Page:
The government has announced a support package worth more than £40m for Rover MG’s supply chain following the failure of the car manufacturer and the Shanghai Automotive Industry Corporation to reach agreement on a joint venture.
Rover has reportedly called in the receivers after the government refused to give the company a £100m bridging loan. It is estimated up to 30,000 jobs could be affected, including 6,500 jobs at Rover’s Longbridge plant in the West Midlands.
Trade and industry secretary Patricia Hewitt said the programme of support would help give Rover’s suppliers time and support to adjust and create new opportunities.
The government support includes short-term transitional help for business planning and employee training for suppliers with significant sales to Rover. Business advice will be available to help these companies and they will then have access to a second phase of longer term help to improve products and processes.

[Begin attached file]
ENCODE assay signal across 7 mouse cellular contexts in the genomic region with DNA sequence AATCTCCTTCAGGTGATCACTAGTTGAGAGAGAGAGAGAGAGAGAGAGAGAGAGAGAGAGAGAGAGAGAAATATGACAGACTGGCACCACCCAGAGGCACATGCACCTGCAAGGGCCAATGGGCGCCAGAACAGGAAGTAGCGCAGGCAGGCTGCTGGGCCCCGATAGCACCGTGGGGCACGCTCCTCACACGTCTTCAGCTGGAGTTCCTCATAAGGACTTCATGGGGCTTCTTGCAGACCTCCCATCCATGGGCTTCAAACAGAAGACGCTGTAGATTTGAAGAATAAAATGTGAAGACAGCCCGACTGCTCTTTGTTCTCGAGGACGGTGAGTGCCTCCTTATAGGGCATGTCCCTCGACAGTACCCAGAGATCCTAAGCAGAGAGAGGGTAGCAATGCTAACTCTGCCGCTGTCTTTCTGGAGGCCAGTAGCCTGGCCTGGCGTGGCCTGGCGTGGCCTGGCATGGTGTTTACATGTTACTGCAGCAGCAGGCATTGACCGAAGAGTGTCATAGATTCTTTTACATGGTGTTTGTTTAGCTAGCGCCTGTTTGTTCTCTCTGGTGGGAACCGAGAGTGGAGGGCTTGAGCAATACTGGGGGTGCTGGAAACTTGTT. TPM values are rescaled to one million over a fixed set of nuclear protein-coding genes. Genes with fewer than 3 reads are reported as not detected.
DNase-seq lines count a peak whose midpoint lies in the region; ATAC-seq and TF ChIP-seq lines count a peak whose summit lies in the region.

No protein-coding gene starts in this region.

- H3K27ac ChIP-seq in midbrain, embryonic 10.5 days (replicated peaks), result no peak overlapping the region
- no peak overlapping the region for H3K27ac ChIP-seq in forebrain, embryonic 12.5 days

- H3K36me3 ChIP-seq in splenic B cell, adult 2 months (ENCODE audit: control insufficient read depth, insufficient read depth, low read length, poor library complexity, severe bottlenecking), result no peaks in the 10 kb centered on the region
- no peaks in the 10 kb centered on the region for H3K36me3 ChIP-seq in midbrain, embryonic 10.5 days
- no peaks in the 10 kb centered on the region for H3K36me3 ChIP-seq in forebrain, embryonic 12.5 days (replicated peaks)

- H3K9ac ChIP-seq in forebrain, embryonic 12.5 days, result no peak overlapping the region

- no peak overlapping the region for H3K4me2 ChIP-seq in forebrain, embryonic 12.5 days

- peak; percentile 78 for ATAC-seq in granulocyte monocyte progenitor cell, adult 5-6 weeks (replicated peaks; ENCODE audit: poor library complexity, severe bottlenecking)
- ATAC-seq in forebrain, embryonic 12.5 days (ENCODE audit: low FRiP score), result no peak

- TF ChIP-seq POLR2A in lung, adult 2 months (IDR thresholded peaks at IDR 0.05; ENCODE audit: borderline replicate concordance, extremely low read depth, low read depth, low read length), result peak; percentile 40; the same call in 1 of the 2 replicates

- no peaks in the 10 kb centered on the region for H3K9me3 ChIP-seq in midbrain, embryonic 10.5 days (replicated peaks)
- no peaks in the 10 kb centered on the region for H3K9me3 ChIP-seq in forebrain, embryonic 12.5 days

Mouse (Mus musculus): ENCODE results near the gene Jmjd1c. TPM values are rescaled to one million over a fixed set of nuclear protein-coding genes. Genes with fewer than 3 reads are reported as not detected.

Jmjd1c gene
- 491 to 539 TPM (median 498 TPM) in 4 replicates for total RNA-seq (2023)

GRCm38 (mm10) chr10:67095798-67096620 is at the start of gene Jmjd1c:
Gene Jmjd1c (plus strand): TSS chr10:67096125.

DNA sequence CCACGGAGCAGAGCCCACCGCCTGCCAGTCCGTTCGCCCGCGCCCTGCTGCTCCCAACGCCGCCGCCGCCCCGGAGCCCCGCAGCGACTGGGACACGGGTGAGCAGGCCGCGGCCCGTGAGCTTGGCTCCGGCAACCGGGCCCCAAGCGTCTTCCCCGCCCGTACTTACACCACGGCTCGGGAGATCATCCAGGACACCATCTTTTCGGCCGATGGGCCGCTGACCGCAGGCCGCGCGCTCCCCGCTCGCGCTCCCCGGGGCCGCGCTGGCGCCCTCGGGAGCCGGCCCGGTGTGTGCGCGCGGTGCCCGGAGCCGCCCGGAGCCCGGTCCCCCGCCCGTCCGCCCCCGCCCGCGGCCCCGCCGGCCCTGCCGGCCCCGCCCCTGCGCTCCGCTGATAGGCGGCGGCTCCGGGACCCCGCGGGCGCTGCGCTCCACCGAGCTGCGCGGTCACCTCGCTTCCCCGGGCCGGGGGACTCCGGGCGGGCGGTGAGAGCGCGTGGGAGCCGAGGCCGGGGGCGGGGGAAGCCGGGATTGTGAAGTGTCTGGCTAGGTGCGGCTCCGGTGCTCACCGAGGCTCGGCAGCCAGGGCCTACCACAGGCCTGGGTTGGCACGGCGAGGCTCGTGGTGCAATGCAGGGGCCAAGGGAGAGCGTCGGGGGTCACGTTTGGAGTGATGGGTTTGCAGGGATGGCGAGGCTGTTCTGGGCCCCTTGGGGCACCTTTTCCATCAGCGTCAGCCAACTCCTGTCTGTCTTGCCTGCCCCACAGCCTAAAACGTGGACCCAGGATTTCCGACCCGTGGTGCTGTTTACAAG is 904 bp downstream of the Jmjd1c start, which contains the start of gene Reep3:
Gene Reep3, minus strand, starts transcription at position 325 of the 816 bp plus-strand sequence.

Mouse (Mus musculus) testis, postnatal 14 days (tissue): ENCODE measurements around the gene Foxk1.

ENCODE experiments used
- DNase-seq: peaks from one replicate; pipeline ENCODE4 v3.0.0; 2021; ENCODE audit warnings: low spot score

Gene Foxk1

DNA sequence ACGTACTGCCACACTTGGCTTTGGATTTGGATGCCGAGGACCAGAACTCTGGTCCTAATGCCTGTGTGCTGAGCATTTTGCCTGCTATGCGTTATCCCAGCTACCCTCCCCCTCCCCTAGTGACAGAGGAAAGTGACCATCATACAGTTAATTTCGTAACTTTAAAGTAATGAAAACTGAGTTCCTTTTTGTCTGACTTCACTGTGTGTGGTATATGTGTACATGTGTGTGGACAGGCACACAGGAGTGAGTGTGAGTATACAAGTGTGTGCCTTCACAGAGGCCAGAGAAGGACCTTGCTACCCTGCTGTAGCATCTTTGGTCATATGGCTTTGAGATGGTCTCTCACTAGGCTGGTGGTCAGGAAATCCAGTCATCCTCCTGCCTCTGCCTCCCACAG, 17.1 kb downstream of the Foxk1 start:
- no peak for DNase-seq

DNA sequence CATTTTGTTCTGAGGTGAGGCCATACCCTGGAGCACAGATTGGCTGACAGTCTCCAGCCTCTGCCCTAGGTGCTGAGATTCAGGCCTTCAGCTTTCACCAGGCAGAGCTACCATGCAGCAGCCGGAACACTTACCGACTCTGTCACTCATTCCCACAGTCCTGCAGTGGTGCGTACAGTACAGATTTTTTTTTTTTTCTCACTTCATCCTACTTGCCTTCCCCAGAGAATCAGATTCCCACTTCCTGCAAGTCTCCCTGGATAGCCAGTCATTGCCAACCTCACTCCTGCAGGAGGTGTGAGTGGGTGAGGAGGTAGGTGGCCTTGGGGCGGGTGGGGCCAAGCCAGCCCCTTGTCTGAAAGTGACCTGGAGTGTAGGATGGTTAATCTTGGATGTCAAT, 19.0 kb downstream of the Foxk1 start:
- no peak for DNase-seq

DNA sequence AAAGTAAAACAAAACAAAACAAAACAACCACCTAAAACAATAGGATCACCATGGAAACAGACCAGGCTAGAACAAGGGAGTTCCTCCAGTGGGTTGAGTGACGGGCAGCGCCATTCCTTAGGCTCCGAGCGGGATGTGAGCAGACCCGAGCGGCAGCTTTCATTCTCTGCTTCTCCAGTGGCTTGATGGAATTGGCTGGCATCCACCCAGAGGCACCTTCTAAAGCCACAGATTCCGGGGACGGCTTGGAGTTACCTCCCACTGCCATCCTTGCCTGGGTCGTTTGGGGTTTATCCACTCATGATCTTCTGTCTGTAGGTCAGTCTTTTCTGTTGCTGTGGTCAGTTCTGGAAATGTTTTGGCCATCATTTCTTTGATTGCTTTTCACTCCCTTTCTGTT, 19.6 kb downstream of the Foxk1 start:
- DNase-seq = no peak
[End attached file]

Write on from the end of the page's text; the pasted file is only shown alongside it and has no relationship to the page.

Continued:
Hewitt said: “The government and the unions will do everything possible to work with all concerned to try and secure future car manufacturing at Longbridge.
“This immediate package of support for suppliers demonstrates our commitment to manufacturing in the West Midlands.”
CBI director general, Sir Digby Jones, said: “Britain’s success has not been built on governments propping up unviable companies. The country’s value added economy calls for more skilled people making goods that consumers want to buy.”